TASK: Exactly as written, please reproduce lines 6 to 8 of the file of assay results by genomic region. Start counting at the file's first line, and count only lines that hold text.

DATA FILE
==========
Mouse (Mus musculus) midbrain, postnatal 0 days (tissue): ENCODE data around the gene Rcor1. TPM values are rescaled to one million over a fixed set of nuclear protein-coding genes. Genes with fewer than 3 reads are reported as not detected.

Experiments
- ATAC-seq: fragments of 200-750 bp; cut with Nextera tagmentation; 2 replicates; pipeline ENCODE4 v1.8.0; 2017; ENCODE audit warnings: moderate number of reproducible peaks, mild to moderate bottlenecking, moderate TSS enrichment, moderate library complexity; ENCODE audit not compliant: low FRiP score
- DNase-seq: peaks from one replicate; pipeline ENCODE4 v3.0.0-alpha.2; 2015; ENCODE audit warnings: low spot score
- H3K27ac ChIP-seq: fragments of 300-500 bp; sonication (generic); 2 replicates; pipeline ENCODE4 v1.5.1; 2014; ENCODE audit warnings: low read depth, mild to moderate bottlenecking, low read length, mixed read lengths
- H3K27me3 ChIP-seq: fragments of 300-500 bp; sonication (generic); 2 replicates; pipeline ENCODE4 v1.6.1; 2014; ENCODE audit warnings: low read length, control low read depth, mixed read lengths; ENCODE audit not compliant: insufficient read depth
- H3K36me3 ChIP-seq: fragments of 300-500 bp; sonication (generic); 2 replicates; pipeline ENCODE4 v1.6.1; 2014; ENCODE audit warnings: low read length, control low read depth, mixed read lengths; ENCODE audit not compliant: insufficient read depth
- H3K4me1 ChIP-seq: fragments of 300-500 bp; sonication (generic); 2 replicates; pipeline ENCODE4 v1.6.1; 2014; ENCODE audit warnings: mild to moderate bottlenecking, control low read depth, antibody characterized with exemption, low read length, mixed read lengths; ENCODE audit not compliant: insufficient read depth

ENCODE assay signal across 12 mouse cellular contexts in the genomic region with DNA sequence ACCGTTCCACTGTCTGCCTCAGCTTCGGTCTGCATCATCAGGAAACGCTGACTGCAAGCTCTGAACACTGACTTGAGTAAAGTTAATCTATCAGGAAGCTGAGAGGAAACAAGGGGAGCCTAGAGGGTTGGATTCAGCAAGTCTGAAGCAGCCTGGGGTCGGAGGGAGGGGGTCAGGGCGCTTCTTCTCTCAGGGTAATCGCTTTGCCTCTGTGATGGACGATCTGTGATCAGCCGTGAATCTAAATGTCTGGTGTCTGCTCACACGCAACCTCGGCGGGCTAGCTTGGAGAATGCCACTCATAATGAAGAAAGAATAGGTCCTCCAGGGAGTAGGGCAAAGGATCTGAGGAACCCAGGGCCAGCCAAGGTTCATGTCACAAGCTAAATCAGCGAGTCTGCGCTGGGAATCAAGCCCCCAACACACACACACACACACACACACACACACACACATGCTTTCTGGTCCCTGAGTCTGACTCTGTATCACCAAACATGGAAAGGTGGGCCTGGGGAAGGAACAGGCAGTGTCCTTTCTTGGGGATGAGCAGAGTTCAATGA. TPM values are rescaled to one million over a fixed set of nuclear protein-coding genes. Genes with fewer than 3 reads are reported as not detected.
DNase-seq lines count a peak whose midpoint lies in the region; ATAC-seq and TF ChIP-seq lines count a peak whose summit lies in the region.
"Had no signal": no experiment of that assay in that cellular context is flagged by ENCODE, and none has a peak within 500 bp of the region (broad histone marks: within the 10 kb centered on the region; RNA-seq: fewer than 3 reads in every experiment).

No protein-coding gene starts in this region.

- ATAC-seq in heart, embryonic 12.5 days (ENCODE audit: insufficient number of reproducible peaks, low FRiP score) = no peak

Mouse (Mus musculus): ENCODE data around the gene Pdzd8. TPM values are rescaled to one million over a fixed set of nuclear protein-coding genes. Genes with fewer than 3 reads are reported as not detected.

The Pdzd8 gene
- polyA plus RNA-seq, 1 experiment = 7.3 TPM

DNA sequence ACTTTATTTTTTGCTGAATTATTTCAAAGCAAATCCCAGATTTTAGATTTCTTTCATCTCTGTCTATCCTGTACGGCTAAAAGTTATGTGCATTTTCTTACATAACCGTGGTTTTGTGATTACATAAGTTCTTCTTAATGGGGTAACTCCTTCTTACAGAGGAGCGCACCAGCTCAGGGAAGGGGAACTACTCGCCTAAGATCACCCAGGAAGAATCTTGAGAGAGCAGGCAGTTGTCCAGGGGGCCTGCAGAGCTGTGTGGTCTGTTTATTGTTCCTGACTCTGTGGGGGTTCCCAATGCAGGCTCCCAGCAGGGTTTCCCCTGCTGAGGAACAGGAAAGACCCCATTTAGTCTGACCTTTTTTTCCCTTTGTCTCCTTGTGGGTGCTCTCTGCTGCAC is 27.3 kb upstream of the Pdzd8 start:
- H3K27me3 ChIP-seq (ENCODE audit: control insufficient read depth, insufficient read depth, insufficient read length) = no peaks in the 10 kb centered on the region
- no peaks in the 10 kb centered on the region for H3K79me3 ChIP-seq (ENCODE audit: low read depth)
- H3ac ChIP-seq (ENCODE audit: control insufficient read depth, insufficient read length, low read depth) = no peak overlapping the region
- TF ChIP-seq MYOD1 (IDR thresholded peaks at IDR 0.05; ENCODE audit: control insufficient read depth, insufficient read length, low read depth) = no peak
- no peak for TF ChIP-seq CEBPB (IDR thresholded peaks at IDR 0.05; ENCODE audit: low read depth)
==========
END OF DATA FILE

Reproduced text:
- H3K27me3 ChIP-seq: fragments of 300-500 bp; sonication (generic); 2 replicates; pipeline ENCODE4 v1.6.1; 2014; ENCODE audit warnings: low read length, control low read depth, mixed read lengths; ENCODE audit not compliant: insufficient read depth
- H3K36me3 ChIP-seq: fragments of 300-500 bp; sonication (generic); 2 replicates; pipeline ENCODE4 v1.6.1; 2014; ENCODE audit warnings: low read length, control low read depth, mixed read lengths; ENCODE audit not compliant: insufficient read depth
- H3K4me1 ChIP-seq: fragments of 300-500 bp; sonication (generic); 2 replicates; pipeline ENCODE4 v1.6.1; 2014; ENCODE audit warnings: mild to moderate bottlenecking, control low read depth, antibody characterized with exemption, low read length, mixed read lengths; ENCODE audit not compliant: insufficient read depth